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Developing Windows Services
Pages: 1, 2, 3

Controlling Windows Services using the ServiceController Class

Once a Windows Service is installed, you can control its state using codes. In this section, I will illustrate controlling a Windows Service using the ServiceController class. The ServiceController class allows a Windows Service to be started, stopped, paused, or continued.

1. Create a Windows application and name it WinAppServiceController.
2. On the toolbox, click on the Components tab and double-click on ServiceController (see Figure 10).

Figure 10. Adding the ServiceController control
Figure 10. Adding the ServiceController control

3. Change the MachineName and ServiceName properties of ServiceController1 to the machine name and the name of the Windows Service to control, respectively (see Figure 11).

Figure 11. Changing the MachineName and ServiceName properties
Figure 11. Changing the MachineName and ServiceName properties

4. Add the following buttons to your Windows Form (see Figure 12):

Figure 12. Creating the Windows application
Figure 12. Creating the Windows application

5. Key in the codes shown in bold below:


Private Sub Button1_Click_1(ByVal sender As System.Object, _
                            ByVal e As System.EventArgs) _
                            Handles Button1.Click
  ServiceController1.Start()   ' for the Start button
End Sub

Private Sub Button2_Click_1(ByVal sender As System.Object, _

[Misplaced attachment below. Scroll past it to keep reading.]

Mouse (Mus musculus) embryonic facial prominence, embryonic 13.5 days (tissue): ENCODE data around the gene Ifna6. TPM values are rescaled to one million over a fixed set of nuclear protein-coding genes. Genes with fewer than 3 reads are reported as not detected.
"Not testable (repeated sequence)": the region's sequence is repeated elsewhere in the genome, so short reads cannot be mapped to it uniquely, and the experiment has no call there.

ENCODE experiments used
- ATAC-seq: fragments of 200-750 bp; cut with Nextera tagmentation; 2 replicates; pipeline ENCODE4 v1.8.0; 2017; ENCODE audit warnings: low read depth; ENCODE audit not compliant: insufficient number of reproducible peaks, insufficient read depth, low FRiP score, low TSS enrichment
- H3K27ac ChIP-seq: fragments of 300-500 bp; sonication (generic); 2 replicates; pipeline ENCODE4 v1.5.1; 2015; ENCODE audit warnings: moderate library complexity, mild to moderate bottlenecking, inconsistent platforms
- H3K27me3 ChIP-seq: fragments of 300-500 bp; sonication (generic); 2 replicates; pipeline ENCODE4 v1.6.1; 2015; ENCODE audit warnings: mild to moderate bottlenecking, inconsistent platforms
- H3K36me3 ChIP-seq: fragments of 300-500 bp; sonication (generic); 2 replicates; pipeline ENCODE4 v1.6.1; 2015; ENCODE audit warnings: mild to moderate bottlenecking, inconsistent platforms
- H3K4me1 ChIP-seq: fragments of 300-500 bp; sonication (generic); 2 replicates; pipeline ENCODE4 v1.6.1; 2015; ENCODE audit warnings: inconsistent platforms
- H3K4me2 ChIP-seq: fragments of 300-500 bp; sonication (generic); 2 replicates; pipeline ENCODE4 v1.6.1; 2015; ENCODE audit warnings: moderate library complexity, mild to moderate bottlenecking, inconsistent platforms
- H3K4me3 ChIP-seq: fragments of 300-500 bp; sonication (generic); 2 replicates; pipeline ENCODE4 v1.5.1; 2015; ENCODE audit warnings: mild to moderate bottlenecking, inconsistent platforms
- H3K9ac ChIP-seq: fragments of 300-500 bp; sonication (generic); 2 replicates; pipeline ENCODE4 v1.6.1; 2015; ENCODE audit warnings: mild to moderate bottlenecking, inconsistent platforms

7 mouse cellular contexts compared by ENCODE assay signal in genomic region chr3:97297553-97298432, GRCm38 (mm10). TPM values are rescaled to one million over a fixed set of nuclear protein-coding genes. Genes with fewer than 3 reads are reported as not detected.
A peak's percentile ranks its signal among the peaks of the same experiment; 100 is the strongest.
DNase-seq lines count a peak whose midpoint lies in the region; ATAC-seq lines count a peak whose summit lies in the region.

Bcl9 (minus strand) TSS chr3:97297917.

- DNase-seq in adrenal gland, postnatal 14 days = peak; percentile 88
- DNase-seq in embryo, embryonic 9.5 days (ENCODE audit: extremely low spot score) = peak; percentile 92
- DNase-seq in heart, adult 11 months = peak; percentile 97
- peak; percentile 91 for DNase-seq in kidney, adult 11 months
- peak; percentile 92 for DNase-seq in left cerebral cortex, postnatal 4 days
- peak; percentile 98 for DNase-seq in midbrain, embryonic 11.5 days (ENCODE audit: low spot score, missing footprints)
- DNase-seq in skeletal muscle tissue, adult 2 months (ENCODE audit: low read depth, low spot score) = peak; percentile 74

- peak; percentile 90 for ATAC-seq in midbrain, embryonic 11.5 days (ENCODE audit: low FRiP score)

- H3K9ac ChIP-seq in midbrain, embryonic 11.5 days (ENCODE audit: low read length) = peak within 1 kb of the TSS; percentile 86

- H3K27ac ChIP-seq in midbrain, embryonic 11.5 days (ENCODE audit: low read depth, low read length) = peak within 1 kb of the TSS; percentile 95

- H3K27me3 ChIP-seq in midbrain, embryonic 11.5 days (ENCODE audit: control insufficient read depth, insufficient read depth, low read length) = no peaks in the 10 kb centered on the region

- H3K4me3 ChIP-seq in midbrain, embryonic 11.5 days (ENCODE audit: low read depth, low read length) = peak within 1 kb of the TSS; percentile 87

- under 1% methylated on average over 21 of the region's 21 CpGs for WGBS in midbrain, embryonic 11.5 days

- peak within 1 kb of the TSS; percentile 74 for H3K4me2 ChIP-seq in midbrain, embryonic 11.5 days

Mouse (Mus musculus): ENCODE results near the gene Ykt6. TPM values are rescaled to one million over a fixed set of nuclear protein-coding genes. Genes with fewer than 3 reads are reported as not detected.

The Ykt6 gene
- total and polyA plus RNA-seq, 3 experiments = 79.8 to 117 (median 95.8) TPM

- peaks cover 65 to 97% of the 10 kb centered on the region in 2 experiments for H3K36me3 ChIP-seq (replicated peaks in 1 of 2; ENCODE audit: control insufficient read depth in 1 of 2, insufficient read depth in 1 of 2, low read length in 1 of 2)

ByVal e As System.EventArgs) _
                            Handles Button2.Click
  ServiceController1.Pause()   ' for the Pause button
End Sub

Private Sub Button3_Click_1(ByVal sender As System.Object, _
                            ByVal e As System.EventArgs) _
                            Handles Button3.Click
  ServiceController1.Stop()    ' for the Stop button
End Sub

Private Sub Button4_Click_1(ByVal sender As System.Object, _
                            ByVal e As System.EventArgs) _
                            Handles Button4.Click
    '  for the Check Status button
  ServiceController1.Refresh()
  MsgBox(ServiceController1.Status.ToString)
End Sub

Private Sub Button9_Click(ByVal sender As System.Object, _
                          ByVal e As System.EventArgs) _
                          Handles Button9.Click
  ServiceController1.Continue()  ' for the continue button
End Sub

That's about it. Press F5 to test your application.

Note that some Windows Services do not have an onPause() method. Therefore, before a service is paused, it is advisable for you to check whether it can be paused, or a runtime error will occur. You can do so using the CanPauseAndContinue property.


If ServiceController1.CanPauseAndContinue Then
  ServiceController1.Pause()   ' for the Pause button
Else
  MsgBox("Service cannot be paused.")
End If

Besides using the ServiceController control from the toolbox, the ServiceController can also be invoked from code, as the following code shows:


Dim controller As New System.ServiceProcess.ServiceController("TimeService")

Retrieving the List of Windows Services Running on Your System